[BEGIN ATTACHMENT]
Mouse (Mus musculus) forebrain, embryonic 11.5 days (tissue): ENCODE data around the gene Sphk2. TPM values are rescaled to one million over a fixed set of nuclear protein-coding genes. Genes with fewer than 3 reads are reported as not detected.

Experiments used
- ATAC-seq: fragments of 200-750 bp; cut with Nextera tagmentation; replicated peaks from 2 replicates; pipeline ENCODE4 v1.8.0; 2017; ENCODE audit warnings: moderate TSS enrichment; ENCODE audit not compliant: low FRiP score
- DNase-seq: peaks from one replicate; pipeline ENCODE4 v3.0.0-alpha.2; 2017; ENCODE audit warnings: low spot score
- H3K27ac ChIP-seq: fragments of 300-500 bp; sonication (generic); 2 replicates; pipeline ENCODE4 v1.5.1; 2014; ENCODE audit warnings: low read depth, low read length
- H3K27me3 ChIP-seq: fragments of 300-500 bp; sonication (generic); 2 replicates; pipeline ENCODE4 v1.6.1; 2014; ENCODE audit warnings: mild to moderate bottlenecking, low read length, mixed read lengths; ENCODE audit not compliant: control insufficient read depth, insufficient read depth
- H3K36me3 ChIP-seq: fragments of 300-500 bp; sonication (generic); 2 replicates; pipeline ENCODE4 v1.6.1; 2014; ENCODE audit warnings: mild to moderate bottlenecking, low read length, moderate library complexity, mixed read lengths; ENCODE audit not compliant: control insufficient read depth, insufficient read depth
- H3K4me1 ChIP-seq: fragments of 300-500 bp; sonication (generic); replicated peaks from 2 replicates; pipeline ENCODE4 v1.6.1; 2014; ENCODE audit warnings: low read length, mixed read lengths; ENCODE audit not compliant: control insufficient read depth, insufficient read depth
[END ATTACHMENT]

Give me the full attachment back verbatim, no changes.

Mouse (Mus musculus) forebrain, embryonic 11.5 days (tissue): ENCODE data around the gene Sphk2. TPM values are rescaled to one million over a fixed set of nuclear protein-coding genes. Genes with fewer than 3 reads are reported as not detected.

Experiments used
- ATAC-seq: fragments of 200-750 bp; cut with Nextera tagmentation; replicated peaks from 2 replicates; pipeline ENCODE4 v1.8.0; 2017; ENCODE audit warnings: moderate TSS enrichment; ENCODE audit not compliant: low FRiP score
- DNase-seq: peaks from one replicate; pipeline ENCODE4 v3.0.0-alpha.2; 2017; ENCODE audit warnings: low spot score
- H3K27ac ChIP-seq: fragments of 300-500 bp; sonication (generic); 2 replicates; pipeline ENCODE4 v1.5.1; 2014; ENCODE audit warnings: low read depth, low read length
- H3K27me3 ChIP-seq: fragments of 300-500 bp; sonication (generic); 2 replicates; pipeline ENCODE4 v1.6.1; 2014; ENCODE audit warnings: mild to moderate bottlenecking, low read length, mixed read lengths; ENCODE audit not compliant: control insufficient read depth, insufficient read depth
- H3K36me3 ChIP-seq: fragments of 300-500 bp; sonication (generic); 2 replicates; pipeline ENCODE4 v1.6.1; 2014; ENCODE audit warnings: mild to moderate bottlenecking, low read length, moderate library complexity, mixed read lengths; ENCODE audit not compliant: control insufficient read depth, insufficient read depth
- H3K4me1 ChIP-seq: fragments of 300-500 bp; sonication (generic); replicated peaks from 2 replicates; pipeline ENCODE4 v1.6.1; 2014; ENCODE audit warnings: low read length, mixed read lengths; ENCODE audit not compliant: control insufficient read depth, insufficient read depth